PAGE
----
I sat just left of the big chair in the East. I wore my most professorial outfit I could put together: a suit jacket over a dress shirt over a black tee, no tie, buttoned down, with blue jeans and sneakers. The look was more Greg House, M.D. than Noam Chomsky, but it served. I finished it off with a scarf around my neck and a pipe in my hand, which Worshipful Master Jesse Williams insisted I should hold tight-lipped in my mouth so I could nod professorially at all the profound thing’s he’d no doubt say.
I was an academic now. A learned man sitting in the revered seat of Lodge Education Officer, and holding the sacred trust of educating both young and old brethren in all things Masonic.
Okay, it was a bit of a send up. The costume did help me get into the mindset of my new role, but it was a tongue-in-cheek attempt to say “Yeah, I get the joke too.”
Here I am, not even possessing my one-year pin (which I’m fairly sure they don’t make), and I’ve been installed as L.E.O. of Braden Lodge. I knew it was coming, but when Jesse officially requested me to take the job I was suddenly nervous. What do I know about Freemasonry?
I even asked a brother, someone who would make a fantastic L.E.O., if he was interested in the job at all. No, he said. That’s something that he wouldn’t be ready to do for maybe another ten years. He didn’t know nearly enough about Masonry.
I had to admit I may have made a misstep.
But then I have to remind myself that it’s not really a professorial role, is it? It’s not me lecturing the brothers every two weeks on exactly what Freemasonry is, and how it should be interpreted, and to detail its nooks and crannies like a particularly wizened English muffin. This is all up for interpretation. It’s all up for debate. This isn’t the office of Orator. I’m not a pontificator. It’s my job to educate not by telling people what to think, but by making sure they have the resources needed to think for themselves. To me an L.E.O. isn’t so much the possessor of knowledge, but the gatekeeper of access to light. The L.E.O.’s emblem isn’t an open book, but a lantern, used to direct people to the knowledge they must seek out to complete their own journey.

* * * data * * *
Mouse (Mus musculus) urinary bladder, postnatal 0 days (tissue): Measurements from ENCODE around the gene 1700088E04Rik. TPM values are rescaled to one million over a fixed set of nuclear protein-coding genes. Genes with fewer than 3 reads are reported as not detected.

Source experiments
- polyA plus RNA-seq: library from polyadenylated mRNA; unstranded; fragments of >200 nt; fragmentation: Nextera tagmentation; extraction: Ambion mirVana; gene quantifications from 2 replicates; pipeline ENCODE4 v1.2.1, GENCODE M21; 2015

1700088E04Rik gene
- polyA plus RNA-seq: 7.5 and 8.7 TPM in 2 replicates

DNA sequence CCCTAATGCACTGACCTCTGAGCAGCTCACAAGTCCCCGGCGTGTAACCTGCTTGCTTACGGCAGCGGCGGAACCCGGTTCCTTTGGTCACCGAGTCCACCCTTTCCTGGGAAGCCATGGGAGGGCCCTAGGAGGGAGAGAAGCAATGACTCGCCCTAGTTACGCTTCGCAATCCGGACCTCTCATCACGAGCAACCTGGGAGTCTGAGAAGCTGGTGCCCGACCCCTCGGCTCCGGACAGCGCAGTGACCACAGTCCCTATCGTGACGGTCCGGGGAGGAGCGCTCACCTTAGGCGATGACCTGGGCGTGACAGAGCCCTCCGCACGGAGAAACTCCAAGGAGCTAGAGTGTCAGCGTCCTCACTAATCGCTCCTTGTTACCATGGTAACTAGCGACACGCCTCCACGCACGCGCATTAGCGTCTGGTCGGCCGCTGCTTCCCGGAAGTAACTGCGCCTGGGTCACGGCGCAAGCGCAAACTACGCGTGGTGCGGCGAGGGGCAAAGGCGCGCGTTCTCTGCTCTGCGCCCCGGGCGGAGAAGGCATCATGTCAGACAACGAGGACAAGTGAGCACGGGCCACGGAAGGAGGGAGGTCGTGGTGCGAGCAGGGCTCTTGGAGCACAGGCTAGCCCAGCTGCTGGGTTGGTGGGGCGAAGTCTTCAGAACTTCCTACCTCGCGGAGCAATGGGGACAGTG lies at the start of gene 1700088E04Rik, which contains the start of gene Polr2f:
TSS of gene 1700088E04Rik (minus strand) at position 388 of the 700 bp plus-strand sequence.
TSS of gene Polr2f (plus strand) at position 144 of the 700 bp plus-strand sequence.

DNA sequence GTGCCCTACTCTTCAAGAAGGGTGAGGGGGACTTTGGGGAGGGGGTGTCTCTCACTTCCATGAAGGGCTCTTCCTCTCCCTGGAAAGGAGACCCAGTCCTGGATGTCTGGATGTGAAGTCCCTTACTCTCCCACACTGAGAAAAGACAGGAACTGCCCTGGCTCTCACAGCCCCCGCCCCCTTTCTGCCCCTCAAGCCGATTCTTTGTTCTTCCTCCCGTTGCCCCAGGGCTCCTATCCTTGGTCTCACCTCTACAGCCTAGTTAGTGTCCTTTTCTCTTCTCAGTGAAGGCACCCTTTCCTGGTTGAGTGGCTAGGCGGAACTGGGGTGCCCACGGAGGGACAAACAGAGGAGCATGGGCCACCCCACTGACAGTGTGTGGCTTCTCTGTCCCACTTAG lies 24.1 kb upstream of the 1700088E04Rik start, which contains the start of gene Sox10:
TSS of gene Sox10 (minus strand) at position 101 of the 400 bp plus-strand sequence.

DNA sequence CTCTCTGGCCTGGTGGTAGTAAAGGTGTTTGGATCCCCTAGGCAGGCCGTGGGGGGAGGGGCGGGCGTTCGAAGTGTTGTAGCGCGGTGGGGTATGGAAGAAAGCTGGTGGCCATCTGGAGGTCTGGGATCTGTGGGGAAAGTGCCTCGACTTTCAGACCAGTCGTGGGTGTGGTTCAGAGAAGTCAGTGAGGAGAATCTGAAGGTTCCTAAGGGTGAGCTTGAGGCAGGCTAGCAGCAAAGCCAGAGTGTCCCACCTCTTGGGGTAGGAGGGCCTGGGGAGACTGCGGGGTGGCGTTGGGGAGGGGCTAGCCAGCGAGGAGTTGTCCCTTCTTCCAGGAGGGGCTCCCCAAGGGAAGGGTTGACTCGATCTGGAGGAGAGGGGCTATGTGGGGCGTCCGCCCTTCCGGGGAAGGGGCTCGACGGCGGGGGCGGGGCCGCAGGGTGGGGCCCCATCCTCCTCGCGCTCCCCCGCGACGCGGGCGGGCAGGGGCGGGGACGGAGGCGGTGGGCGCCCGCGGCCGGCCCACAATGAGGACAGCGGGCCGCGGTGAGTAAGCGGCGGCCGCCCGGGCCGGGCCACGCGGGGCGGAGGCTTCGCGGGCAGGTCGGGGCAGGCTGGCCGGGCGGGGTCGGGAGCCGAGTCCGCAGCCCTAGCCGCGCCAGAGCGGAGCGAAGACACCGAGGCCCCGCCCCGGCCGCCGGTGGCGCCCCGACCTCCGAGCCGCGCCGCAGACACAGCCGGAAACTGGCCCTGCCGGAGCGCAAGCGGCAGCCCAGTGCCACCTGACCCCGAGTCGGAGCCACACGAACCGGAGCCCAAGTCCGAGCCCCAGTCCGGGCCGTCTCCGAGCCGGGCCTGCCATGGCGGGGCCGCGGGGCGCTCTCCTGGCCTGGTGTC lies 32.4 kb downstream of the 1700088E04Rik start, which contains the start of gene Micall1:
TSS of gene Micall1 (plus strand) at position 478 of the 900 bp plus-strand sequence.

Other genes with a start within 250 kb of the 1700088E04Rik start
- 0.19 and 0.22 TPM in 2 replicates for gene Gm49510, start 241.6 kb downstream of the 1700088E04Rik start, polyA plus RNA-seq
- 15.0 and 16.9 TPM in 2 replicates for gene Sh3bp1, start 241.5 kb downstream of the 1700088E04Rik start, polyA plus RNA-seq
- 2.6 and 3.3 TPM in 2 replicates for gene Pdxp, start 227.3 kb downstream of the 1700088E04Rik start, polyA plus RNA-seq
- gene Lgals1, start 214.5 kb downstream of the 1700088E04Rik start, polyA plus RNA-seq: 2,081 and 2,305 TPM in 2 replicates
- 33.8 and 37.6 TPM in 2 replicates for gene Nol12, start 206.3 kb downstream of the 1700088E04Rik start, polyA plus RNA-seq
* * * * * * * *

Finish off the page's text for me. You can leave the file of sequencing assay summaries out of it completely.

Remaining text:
And that I can do.
Yeah, I’m a bit of a poser, acting out a part and sitting in a chair much to big for me to fill, but some clarity came to me that very night when the Worshipful Master, set to give a 45-minute reading of Dr. Martin Luther King Jr.’s Letter From Birmingham Jail, leaned over and spoke to me.
“Sit in my chair, and hold this,” Jesse said, handing me his top hat; one worn by worshipful masters throughout Braden’s history. “And put it on,” he added.
And all of the sudden I was sitting in the east. And the hat even fit. And I sat upstraighter, and with more dignity. I hadn’t done anything to deserve the role, and to besure it was merely a ceremonial technicality, but for 45 minutes, I was master of Braden Lodge.
All chairs made for men greater, wiser, or more experienced than us are too big to fill. They were too big to fill even by these great, wise, experienced men before us. But no matter our qualifications, we fill the seats we’re given, because something in that seat of obligation fills us in return. And we grow bigger.